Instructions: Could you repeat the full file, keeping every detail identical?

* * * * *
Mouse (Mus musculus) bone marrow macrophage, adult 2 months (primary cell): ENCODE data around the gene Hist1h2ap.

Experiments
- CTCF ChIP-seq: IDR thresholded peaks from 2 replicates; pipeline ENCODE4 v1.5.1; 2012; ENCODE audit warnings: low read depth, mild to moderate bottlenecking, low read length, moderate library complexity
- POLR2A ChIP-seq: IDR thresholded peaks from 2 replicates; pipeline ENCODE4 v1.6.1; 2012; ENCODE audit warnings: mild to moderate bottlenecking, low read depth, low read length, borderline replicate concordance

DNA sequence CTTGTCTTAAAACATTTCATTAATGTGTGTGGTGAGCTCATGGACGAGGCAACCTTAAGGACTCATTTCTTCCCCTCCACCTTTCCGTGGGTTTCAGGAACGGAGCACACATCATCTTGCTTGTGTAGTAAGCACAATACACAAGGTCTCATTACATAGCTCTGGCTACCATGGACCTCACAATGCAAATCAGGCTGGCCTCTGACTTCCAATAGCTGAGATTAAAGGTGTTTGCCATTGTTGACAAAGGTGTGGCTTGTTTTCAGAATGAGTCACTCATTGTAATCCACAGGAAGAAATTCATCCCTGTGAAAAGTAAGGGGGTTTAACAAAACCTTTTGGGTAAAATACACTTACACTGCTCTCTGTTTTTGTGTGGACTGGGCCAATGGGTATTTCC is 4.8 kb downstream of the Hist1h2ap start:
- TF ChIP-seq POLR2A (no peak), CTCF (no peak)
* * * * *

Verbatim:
Mouse (Mus musculus) bone marrow macrophage, adult 2 months (primary cell): ENCODE data around the gene Hist1h2ap.

Experiments
- CTCF ChIP-seq: IDR thresholded peaks from 2 replicates; pipeline ENCODE4 v1.5.1; 2012; ENCODE audit warnings: low read depth, mild to moderate bottlenecking, low read length, moderate library complexity
- POLR2A ChIP-seq: IDR thresholded peaks from 2 replicates; pipeline ENCODE4 v1.6.1; 2012; ENCODE audit warnings: mild to moderate bottlenecking, low read depth, low read length, borderline replicate concordance

DNA sequence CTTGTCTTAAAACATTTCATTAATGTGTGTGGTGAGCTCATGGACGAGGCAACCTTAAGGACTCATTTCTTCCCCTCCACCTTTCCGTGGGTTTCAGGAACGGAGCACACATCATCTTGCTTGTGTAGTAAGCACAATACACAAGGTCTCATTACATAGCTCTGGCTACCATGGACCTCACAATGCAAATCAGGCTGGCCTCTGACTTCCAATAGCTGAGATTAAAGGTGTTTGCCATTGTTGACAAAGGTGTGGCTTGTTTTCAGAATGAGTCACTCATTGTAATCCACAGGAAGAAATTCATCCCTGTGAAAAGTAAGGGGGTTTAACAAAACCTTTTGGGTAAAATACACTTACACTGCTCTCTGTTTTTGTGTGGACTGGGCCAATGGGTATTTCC is 4.8 kb downstream of the Hist1h2ap start:
- TF ChIP-seq POLR2A (no peak), CTCF (no peak)